DEA Special Agent Cynthia Scott testified that early that same morning she received a call from the Fairview Heights Police Department that the defendant wanted to speak to DEA. Special Agent Scott and Task Force Officer Wade Gummersheimer went to the police station to see what the defendant wanted. They saw Heron at the jail at approximately 4:00 A.M on May 10, 2006. He was brought to an interview room and Special Agent Scott and Officer Gummerscheimer identified themselves to the defendant. They then told him that they were there to listen to what he had to say, and the defendant gave them a statement. They did not read him his Miranda rights, and did not conduct an interrogation, but did ask him questions in response to matters he had given in his statement to clarify some issues. The entire interview lasted approximately 45 minutes. Special Agent Scott testified that they did not meet with the defendant in an attempt to conduct an interrogation, they just wanted to see why he had asked to talk to them. She also testified that she assumed that the Fairview Heights Police had Mirandized Heron because he had asked to speak to DEA.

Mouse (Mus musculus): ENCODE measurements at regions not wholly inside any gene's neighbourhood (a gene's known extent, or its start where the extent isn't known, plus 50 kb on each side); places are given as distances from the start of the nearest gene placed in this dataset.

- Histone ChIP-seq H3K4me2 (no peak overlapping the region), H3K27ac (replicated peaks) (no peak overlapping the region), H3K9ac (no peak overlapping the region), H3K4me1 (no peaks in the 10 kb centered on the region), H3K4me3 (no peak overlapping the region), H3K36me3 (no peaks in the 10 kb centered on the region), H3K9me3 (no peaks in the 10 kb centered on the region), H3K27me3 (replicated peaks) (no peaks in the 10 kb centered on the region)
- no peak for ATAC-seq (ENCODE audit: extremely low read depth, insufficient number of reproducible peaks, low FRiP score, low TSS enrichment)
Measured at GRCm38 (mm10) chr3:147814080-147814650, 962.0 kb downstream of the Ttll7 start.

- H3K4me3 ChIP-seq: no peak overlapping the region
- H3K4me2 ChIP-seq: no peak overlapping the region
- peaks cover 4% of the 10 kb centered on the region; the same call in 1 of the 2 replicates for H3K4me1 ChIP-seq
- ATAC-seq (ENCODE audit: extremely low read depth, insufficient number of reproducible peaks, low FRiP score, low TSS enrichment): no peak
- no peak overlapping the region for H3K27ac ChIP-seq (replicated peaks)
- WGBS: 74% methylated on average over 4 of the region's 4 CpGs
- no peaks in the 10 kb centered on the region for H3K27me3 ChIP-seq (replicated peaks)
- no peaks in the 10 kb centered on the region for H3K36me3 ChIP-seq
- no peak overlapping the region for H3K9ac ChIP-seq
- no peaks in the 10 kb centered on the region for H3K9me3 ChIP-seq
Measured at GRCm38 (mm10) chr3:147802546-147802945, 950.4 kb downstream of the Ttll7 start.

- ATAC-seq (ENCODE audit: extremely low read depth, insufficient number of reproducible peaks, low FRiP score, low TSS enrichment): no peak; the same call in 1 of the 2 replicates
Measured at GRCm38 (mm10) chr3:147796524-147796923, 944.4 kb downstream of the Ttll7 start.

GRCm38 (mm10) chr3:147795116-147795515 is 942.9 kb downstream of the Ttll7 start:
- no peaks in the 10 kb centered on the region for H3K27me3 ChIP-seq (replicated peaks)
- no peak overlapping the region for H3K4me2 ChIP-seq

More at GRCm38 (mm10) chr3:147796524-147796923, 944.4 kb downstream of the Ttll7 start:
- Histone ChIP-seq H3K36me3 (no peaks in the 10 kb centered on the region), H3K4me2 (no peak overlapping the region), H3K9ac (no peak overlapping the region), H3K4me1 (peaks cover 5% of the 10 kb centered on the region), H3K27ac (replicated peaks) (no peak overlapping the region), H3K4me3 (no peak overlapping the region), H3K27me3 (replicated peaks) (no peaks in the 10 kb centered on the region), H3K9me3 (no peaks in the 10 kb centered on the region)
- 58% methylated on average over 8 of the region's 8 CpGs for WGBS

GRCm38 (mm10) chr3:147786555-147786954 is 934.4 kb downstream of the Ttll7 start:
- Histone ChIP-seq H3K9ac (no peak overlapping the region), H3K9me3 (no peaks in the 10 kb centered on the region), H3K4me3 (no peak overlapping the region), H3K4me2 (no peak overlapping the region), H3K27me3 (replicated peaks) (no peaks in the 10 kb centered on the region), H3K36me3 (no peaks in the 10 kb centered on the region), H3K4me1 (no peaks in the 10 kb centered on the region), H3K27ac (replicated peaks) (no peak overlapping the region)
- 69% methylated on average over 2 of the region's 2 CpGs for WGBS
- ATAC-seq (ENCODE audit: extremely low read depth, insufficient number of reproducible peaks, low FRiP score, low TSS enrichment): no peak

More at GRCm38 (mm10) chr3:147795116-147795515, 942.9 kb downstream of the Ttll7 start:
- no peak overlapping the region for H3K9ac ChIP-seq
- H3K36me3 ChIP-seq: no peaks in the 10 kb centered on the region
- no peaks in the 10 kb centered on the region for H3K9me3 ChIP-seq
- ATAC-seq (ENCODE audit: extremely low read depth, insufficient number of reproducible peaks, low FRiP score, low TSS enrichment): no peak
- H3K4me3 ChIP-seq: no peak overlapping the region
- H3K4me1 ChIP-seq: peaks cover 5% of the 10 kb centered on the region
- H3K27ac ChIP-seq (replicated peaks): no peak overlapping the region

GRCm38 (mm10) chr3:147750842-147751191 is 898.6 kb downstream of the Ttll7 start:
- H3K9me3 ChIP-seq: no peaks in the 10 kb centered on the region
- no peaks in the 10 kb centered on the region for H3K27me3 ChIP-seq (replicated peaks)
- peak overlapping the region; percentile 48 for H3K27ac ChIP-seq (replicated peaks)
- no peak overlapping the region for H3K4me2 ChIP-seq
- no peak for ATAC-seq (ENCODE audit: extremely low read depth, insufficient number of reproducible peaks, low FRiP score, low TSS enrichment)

DEA Special Agent Mike Rehg testified that he interviewed the defendant the next day, about the stop and the contents of the truck. Before interviewing the defendant, Special Agent Rehg gave the defendant his Miranda warnings and the defendant agreed to speak with him. The defendant basically told Special Agent Rehg what he had said the day before: that he knew the marijuana was in the truck when Hamilton arrived at the truck stop in Phoenix and that he went ahead and rode with Hamilton anyway.